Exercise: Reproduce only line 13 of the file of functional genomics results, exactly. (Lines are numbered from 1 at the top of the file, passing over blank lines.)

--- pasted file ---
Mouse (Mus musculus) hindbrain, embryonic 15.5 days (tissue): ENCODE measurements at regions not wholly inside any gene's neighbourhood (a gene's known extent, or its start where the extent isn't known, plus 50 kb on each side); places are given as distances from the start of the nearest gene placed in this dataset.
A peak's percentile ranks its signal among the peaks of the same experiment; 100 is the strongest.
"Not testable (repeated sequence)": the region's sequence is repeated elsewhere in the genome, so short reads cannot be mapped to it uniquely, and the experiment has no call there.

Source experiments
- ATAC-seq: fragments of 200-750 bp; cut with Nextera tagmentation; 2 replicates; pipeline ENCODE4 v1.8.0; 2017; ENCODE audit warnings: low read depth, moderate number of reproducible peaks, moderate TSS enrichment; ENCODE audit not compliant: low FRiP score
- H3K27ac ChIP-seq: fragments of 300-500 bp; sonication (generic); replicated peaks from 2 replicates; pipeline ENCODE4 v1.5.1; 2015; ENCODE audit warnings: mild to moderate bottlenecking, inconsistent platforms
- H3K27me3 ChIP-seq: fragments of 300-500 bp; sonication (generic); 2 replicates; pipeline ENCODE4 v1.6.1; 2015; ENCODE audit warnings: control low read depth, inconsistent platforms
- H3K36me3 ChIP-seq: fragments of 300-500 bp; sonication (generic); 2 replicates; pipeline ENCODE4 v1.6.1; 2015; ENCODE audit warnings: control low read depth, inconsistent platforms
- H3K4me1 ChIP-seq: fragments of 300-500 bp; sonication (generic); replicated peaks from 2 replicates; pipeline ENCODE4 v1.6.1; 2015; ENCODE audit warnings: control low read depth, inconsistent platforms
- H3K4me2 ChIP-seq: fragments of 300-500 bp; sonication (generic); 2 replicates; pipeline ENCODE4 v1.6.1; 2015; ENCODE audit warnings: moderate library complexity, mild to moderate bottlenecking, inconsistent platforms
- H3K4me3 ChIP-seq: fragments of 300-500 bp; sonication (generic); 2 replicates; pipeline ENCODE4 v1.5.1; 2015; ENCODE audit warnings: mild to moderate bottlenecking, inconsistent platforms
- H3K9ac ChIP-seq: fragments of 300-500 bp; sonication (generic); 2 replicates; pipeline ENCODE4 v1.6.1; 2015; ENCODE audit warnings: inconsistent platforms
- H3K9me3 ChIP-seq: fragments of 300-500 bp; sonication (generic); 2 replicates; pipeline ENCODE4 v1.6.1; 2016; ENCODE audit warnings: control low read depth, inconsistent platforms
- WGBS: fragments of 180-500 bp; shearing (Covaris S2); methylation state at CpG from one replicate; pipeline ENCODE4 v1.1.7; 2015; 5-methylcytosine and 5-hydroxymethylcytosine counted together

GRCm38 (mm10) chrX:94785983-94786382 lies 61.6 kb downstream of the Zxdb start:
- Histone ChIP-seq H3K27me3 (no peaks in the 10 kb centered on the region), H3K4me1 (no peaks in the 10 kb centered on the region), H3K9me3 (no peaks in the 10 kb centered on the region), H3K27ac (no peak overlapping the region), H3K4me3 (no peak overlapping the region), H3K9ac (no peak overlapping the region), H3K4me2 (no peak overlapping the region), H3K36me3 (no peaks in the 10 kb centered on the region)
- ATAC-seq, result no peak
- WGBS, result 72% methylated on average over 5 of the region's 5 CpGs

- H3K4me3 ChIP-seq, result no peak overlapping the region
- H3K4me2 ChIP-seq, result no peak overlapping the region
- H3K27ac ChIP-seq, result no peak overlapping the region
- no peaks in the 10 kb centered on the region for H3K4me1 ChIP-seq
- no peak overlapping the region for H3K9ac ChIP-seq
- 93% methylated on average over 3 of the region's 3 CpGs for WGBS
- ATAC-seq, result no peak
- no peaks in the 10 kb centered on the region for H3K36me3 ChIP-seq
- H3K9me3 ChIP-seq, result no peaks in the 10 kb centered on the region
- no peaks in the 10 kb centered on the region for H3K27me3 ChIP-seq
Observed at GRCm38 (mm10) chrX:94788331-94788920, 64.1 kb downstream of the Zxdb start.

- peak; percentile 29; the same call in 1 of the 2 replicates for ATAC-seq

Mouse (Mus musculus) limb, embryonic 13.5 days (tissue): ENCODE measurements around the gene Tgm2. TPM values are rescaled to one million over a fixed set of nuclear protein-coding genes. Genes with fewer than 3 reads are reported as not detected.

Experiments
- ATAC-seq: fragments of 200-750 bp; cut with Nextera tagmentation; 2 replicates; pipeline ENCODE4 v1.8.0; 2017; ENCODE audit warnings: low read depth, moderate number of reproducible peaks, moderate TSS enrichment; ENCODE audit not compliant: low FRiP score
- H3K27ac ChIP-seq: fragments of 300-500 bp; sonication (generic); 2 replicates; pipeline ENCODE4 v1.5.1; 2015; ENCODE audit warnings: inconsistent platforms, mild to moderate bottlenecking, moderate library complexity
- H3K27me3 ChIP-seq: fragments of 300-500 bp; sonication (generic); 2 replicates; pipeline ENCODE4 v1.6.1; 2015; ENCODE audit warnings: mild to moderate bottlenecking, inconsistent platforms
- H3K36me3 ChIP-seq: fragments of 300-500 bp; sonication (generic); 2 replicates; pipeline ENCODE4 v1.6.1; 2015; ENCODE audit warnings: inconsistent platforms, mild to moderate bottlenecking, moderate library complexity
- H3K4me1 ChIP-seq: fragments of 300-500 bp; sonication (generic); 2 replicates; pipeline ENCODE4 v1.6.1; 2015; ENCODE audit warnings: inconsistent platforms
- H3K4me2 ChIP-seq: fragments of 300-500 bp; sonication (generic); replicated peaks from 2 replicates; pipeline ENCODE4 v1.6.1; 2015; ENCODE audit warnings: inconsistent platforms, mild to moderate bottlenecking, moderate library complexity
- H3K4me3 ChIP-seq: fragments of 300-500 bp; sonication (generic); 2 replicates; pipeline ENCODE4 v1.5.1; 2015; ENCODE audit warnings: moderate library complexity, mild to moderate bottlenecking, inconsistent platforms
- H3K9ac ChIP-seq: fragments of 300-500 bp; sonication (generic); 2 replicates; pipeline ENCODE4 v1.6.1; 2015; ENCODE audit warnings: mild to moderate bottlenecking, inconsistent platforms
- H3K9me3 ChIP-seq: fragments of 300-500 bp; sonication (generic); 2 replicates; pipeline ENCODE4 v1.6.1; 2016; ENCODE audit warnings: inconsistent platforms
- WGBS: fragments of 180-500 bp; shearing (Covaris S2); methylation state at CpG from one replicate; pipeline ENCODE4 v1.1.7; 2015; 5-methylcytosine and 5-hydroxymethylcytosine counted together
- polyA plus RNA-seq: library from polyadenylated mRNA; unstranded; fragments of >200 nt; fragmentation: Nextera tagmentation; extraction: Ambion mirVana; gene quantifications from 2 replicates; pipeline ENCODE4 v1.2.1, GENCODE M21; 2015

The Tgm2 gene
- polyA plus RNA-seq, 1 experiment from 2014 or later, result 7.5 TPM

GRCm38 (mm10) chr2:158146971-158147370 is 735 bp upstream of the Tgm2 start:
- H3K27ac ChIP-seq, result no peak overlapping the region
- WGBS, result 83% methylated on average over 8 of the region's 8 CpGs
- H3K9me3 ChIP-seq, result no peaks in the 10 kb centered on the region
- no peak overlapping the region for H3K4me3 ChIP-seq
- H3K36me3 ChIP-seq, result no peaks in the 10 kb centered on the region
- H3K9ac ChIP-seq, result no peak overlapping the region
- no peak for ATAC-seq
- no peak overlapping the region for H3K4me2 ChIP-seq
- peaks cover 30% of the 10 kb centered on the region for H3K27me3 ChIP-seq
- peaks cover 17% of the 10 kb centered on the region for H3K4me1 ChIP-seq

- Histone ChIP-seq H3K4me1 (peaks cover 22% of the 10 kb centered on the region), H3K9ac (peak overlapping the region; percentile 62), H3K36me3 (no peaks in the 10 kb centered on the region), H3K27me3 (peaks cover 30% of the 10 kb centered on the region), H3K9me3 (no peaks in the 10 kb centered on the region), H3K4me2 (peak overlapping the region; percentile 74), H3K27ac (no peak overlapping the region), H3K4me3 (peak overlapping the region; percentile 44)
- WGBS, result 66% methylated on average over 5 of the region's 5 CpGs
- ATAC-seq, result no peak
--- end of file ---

- H3K9me3 ChIP-seq: fragments of 300-500 bp; sonication (generic); 2 replicates; pipeline ENCODE4 v1.6.1; 2016; ENCODE audit warnings: control low read depth, inconsistent platforms